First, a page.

One morning, Shiki just didn't wake up.
Akira couldn't even say that he didn't see it coming: Shiki had become more and more listless as the days went on, not even content to spar with Akira.
"What's the point?" Shiki had asked.
Akira didn't reply. He didn't know the answer.
Somehow, word spread. All the enemies Shiki had made over the years, every person who had ever lost somebody at the hands of Shiki, came to slit the throat of a comatose man. Akira donned the black coat, took the katana as his main weapon, and dispelled those rumors.
After the third, fourth, fifth person fell at his new blade, Akira said to Shiki, "You're a coward. You knew this would happen."
Shiki didn't answer. He couldn't even hear Akira.
Akira had never cared for another person, not in this way. Cooking was new, and it took many weeks before any dishes tasted like anything except vomit. Good thing Shiki couldn't complain, would do nothing but obediently swallow the gruel put into his mouth.
Worse was cleaning Shiki, bathing him daily and washing sheets and stained clothes. The smell nearly undid him the first time. At least, Akira thought vindictively, if Shiki woke up and found out about how Akira changed his diaper, Shiki would be far more embarrassed than Akira.
Once, when Akira was done washing the blood off his hands and he had maneuvered Shiki to underneath the shower's warm spray, he let his fingers rest on Shiki's navel. There were a few safety pins in the bathroom cabinet: it would be so simple to give Shiki a piercing.
"You'd deserve it," he told Shiki.
Shiki stayed quiet. Akira moved his hand away.
Two people came on the same day. A young woman with a fierce rage, talking about the lover she had lost to Shiki. Before her corpse was even cold, an older man pointed a gun at Akira's face, no explanation at all as to why he needed Shiki's death.
"I'm sorry," Akira whispered as he buried them. They stared at him with their lifeless eyes.
On some days, the frustration rang so high that Akira lost track of his own actions, didn't realize he had punched Shiki until the impact echoed through the empty house. Shiki's body sported new bruises, new cuts, new scars.
"I hate you," Akira sobbed. Shiki's breath hitched with the next blow.
Akira raped Shiki. There was no other word for it: Akira couldn't pretend that Shiki secretly wanted it because Shiki didn't want anything anymore.
He didn't even know why. He was putting Shiki into his sleep clothes, a task so routine he hardly needed to pay attention anymore. And then the rage and hatred and absolute sorrow overtook him.
"This is what you did to me," Akira growled.
Shiki lay silent, complacent, and never once said, "stop."
After, Akira thought of leaving Shiki. "I'm not strong enough for this," he said. But he took Shiki to the shower and washed off the blood and semen trailing down his thighs.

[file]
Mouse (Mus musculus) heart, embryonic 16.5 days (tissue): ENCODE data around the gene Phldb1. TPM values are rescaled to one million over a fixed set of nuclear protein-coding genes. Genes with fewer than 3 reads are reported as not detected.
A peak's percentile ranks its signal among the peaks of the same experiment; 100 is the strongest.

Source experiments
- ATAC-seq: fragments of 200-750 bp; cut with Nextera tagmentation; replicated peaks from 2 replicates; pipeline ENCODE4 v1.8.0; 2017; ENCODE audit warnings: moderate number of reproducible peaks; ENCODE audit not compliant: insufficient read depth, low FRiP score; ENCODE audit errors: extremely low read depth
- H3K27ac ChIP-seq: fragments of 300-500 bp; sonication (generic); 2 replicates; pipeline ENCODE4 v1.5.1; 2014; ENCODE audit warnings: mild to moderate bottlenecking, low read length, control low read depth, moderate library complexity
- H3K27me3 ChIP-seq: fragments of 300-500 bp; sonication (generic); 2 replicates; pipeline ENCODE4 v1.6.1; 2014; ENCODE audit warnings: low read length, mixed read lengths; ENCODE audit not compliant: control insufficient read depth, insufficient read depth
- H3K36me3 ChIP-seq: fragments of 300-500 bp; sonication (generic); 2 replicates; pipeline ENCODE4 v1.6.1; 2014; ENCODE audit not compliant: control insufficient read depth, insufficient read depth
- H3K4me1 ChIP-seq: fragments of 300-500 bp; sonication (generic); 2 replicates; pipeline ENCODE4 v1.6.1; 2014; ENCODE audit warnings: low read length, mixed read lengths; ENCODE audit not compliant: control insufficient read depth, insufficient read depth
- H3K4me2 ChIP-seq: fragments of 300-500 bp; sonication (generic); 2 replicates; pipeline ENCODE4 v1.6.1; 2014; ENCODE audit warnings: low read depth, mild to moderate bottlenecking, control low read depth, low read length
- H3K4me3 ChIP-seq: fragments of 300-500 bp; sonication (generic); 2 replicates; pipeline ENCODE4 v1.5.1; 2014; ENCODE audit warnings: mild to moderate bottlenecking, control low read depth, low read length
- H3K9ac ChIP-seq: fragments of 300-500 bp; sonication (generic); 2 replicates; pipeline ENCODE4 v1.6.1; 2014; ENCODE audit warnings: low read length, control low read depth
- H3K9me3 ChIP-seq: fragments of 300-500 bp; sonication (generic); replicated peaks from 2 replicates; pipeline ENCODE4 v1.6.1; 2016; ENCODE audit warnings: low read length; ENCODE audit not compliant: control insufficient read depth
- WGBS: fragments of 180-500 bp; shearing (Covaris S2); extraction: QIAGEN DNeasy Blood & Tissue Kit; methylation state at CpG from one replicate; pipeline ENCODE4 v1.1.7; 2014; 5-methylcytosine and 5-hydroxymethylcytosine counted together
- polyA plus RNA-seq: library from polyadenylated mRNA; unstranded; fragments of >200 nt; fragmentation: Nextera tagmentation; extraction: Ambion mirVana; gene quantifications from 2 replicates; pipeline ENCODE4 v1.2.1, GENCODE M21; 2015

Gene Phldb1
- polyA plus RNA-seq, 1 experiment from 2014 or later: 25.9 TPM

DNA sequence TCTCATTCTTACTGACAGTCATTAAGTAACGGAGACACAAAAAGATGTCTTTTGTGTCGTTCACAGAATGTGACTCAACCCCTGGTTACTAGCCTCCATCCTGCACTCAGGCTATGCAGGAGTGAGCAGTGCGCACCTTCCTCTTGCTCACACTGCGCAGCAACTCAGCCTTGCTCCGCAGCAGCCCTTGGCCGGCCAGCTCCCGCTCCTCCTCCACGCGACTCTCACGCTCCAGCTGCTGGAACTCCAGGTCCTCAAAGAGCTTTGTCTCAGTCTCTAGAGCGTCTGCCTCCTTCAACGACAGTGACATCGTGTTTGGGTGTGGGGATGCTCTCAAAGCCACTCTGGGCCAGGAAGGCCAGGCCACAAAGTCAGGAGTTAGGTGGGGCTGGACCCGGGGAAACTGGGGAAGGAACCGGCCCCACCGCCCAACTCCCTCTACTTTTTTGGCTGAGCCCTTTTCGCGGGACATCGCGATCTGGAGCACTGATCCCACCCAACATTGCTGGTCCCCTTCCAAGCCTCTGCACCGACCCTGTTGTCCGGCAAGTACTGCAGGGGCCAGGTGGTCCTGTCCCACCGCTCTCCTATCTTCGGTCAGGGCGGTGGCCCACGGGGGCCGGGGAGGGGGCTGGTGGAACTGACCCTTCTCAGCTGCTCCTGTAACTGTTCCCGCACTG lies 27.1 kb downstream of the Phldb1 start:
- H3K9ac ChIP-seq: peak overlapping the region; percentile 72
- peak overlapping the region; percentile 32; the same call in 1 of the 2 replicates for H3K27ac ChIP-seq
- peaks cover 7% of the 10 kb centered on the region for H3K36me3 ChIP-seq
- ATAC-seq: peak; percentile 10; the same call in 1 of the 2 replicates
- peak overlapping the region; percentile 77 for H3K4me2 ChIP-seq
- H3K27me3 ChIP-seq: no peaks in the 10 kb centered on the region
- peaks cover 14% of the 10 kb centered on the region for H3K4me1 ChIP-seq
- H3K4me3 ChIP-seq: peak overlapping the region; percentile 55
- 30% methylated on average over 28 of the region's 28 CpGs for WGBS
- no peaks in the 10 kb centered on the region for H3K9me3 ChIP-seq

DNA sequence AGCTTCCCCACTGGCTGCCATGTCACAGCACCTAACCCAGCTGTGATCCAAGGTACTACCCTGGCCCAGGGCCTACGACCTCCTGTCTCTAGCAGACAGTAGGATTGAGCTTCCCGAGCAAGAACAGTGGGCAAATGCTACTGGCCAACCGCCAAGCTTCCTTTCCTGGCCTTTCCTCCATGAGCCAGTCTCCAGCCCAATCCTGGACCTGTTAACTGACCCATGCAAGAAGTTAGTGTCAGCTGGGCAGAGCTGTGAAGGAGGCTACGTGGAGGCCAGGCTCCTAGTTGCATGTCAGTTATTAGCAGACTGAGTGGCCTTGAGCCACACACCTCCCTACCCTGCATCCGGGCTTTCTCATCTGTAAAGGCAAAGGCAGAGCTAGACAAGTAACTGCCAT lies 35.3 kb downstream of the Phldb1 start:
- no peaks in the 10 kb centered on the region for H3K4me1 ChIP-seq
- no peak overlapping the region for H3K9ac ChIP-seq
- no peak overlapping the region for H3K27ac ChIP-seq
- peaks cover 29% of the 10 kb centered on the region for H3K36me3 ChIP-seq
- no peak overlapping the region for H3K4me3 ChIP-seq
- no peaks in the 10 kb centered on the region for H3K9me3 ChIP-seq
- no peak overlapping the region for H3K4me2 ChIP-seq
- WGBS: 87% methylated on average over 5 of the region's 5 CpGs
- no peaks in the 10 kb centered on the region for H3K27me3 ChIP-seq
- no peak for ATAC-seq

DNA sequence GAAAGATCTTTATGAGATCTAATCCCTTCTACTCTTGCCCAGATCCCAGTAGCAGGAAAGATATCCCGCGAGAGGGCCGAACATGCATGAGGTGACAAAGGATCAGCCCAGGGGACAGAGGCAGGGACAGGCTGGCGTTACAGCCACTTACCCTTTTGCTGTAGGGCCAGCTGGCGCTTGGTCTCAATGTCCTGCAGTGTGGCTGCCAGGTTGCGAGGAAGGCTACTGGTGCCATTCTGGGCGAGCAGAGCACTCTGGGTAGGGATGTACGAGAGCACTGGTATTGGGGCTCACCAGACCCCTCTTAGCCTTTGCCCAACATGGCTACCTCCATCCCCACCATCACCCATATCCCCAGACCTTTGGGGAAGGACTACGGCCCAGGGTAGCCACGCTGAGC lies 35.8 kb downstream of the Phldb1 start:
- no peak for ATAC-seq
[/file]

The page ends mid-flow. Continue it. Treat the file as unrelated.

"I don't know why I'm doing this," Akira mumbled, more to himself. Two years had cured him of the hope that Shiki would answer. But sitting outside with a warm spring breeze blowing the scent of flowers at him, he almost could pretend that he and Shiki were out on a picnic. Just relaxing, taking a nap.
He thought of kissing Shiki, a light touch of their lips. The urge passed. He'd wait until Shiki could fight back.
"I wonder what you were really like. I never got to know you. Toshima is a terrible place to learn of a person's passions and dreams."
Shiki's goal had been to defeat Nano with his own strength. Akira's mood soured -- the outcome of that goal hadn't been pleasant.
"At least I've got something to keep me going, day by day. You don't deserve to die unless you can see who killed you."
Sometimes Akira contemplated how his life could have been different. What would Keisuke think of him now, if he were alive? Akira smiled sadly. "Keisuke might be proud that I'm thinking of somebody other than myself. But he'd probably also hate you."
Akira had never realized how much he depended on people talking at him, not until the only voice he heard was his own. "I think I miss him a bit."
"Probably time to feed you." Akira sighed and stood up, ready for another day.
He lost track of the days. The people coming after Shiki were getting less and less; most people just forgot he had ever existed. Stories of Toshima and Il-Re were rare -- everybody was too busy trying to rebuild their lives to consider that shut off part of the world where men went to die.
The world around them was changing, while Akira and Shiki stayed the same.
He took Shiki to a graveyard. None of the names looked familiar, but Akira bought incense and lit it for the plainest, dirtiest marker. He put Shiki's hands together in prayer.
"Pray for whoever you may have once loved," Akira said. "And when you're done, pray for me."
Shiki's hands stayed together, all the way back to their version of home.
"Why didn't you let me die?" Shiki wheezed, voice rough from disuse.
"I'm not like you," Akira answered.
"No." Shiki's lips curled up, almost a smile. "You're stronger."